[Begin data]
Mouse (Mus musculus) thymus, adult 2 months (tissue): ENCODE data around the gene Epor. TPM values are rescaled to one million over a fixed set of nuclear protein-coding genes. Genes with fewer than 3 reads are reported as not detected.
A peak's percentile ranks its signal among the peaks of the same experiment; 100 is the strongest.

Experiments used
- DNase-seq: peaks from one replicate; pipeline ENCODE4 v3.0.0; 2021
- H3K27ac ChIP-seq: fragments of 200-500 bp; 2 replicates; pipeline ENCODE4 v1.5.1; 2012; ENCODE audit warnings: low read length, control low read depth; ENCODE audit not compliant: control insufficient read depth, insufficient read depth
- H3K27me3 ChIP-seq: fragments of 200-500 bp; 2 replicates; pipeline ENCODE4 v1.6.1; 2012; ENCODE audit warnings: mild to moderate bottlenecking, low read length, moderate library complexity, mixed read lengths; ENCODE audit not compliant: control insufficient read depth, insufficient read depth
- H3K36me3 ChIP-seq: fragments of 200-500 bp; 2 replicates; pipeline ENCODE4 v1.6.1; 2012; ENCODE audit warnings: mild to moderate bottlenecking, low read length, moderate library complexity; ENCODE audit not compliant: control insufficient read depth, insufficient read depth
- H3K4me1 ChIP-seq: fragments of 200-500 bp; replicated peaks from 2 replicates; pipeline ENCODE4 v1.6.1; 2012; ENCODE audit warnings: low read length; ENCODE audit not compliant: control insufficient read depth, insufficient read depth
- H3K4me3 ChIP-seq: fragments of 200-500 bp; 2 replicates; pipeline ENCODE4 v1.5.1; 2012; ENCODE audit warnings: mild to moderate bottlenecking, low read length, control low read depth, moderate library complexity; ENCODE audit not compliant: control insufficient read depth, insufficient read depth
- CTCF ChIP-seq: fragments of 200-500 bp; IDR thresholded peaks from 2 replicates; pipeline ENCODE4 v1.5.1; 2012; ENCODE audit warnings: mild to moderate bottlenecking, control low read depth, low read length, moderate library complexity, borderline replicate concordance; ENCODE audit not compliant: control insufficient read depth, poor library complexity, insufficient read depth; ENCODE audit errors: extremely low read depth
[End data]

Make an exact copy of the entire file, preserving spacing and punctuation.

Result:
Mouse (Mus musculus) thymus, adult 2 months (tissue): ENCODE data around the gene Epor. TPM values are rescaled to one million over a fixed set of nuclear protein-coding genes. Genes with fewer than 3 reads are reported as not detected.
A peak's percentile ranks its signal among the peaks of the same experiment; 100 is the strongest.

Experiments used
- DNase-seq: peaks from one replicate; pipeline ENCODE4 v3.0.0; 2021
- H3K27ac ChIP-seq: fragments of 200-500 bp; 2 replicates; pipeline ENCODE4 v1.5.1; 2012; ENCODE audit warnings: low read length, control low read depth; ENCODE audit not compliant: control insufficient read depth, insufficient read depth
- H3K27me3 ChIP-seq: fragments of 200-500 bp; 2 replicates; pipeline ENCODE4 v1.6.1; 2012; ENCODE audit warnings: mild to moderate bottlenecking, low read length, moderate library complexity, mixed read lengths; ENCODE audit not compliant: control insufficient read depth, insufficient read depth
- H3K36me3 ChIP-seq: fragments of 200-500 bp; 2 replicates; pipeline ENCODE4 v1.6.1; 2012; ENCODE audit warnings: mild to moderate bottlenecking, low read length, moderate library complexity; ENCODE audit not compliant: control insufficient read depth, insufficient read depth
- H3K4me1 ChIP-seq: fragments of 200-500 bp; replicated peaks from 2 replicates; pipeline ENCODE4 v1.6.1; 2012; ENCODE audit warnings: low read length; ENCODE audit not compliant: control insufficient read depth, insufficient read depth
- H3K4me3 ChIP-seq: fragments of 200-500 bp; 2 replicates; pipeline ENCODE4 v1.5.1; 2012; ENCODE audit warnings: mild to moderate bottlenecking, low read length, control low read depth, moderate library complexity; ENCODE audit not compliant: control insufficient read depth, insufficient read depth
- CTCF ChIP-seq: fragments of 200-500 bp; IDR thresholded peaks from 2 replicates; pipeline ENCODE4 v1.5.1; 2012; ENCODE audit warnings: mild to moderate bottlenecking, control low read depth, low read length, moderate library complexity, borderline replicate concordance; ENCODE audit not compliant: control insufficient read depth, poor library complexity, insufficient read depth; ENCODE audit errors: extremely low read depth